Additional photos of this CBR1000RR Repsol are available here for your perusal.
In 2004, Honda released the first full liter-sized model in the CBR double-R range when they replaced the 954RR with the 1000RR. Designed by a team led by Kunitaki Hara, the 1KRR was an all-new model, not sharing any components with the outgoing model. Though it was powered by an inline-four and not a V5, many parts of the first CBR1KRR were based on Honda’s RC211V MotoGP racer, the bike Valentino Rossi used to secure back-to-back world titles.
The CBR1000RR was constructed around an advanced aluminum twin-spar chassis derived from Honda’s premier class racer. Other pieces born out of HRC’s R&D department included the hybrid aluminum swingarm and all-new Pro-Link rear suspension. Soaking up the bumps up front is a 43mm inverted fork supplemented with the new Honda Electronic Steering Damper that was developed alongside Kayaba.
Inside the MotoGP-derived frame was an all-new liquid-cooled, 998cc, four-stroke, DOHC (16-valve), inline-four with dual-stage fuel injection and two-stage ram air regulated via a 32-bit ECU. The 1000RR’s engine was good for a claimed 172hp and 85ft-lbs of torque, translating to a sub-three-second (2.7) 0-60mph time, and a top speed of over 175mph. In addition to keeping the dry weight under 400lbs, Hara and his team went to great lengths to optimize mass centralization. Alongside its compact engine, the RR featured a low, centrally-located 4.8-gallon fuel-cell. The RR also got 17” aluminum alloy hollow-spoke wheels and radial four-piston brakes biting dual floating 310mm discs. The CBR1000RR didn’t boast the most aggressive performance, but it was touted as being much easier to control and more comfortable than its liter-sized competitors.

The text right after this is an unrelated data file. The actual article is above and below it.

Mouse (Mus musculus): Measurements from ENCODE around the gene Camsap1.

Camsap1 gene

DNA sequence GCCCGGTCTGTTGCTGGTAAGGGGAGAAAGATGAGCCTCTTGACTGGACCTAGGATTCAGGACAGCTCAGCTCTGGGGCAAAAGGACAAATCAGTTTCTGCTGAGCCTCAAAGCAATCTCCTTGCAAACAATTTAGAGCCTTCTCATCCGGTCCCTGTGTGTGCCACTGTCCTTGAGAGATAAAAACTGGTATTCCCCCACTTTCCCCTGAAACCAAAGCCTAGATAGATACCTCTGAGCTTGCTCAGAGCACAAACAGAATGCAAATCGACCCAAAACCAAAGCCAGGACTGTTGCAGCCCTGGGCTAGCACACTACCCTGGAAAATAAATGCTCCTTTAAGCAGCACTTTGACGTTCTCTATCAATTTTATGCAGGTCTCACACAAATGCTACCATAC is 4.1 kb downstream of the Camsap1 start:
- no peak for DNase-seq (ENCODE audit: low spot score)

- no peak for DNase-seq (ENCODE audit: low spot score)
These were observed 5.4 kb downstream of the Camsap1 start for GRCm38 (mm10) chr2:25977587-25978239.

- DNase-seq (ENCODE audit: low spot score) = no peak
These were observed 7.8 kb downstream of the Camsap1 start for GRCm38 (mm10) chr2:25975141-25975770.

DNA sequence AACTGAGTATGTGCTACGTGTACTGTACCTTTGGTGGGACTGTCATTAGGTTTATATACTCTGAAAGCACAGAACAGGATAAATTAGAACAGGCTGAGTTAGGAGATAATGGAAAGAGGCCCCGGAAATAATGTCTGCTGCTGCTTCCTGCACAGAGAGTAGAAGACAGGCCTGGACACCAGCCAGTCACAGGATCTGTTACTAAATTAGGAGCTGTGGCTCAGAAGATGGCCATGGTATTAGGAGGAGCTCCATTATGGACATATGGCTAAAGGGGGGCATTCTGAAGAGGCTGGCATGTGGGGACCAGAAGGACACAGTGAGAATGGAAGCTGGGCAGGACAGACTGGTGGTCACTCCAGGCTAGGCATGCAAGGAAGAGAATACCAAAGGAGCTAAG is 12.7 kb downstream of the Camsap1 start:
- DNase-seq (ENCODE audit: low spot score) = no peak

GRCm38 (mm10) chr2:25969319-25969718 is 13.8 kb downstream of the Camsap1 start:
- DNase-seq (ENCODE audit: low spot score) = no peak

One area the bike did stand out in was its appearance. With bodywork inspired by the RC211V, line-beam headlight, and under-tail exhaust, the first 998cc CBR-RR more than looked the business. In 2005, Honda took things one step further and released the iconic Repsol Edition model — the most coveted of the 1KRR’s.
The eighth generation of the RR (2nd generation of the CBR1000RR) was produced in 2006 and 2007, with barely any changes except for liveries. As it goes with progress, you got more power, less weight, and better handling. Upgrades included a higher compression ratio, double springs for the intake valves (which were given more lift), a higher redline, bigger front brakes, lighter swingarm, and a new front fairing design. The MotoGP-replica Repsol livery also returned, and in 2007 it got an extra dash of red across the nose, just like the bikes of Hayden and Pedrosa.
There’s not much to say about this 2007 Repsol (VIN: JH2SC57457M300262), as it has 0 miles on the odometer. The only issue we can find is a slight mark on the left side of the engine case.
Otherwise, it’s been very well-preserved and it looks like it did in a Honda showroom back in 2007. Say hello to your next possible time machine!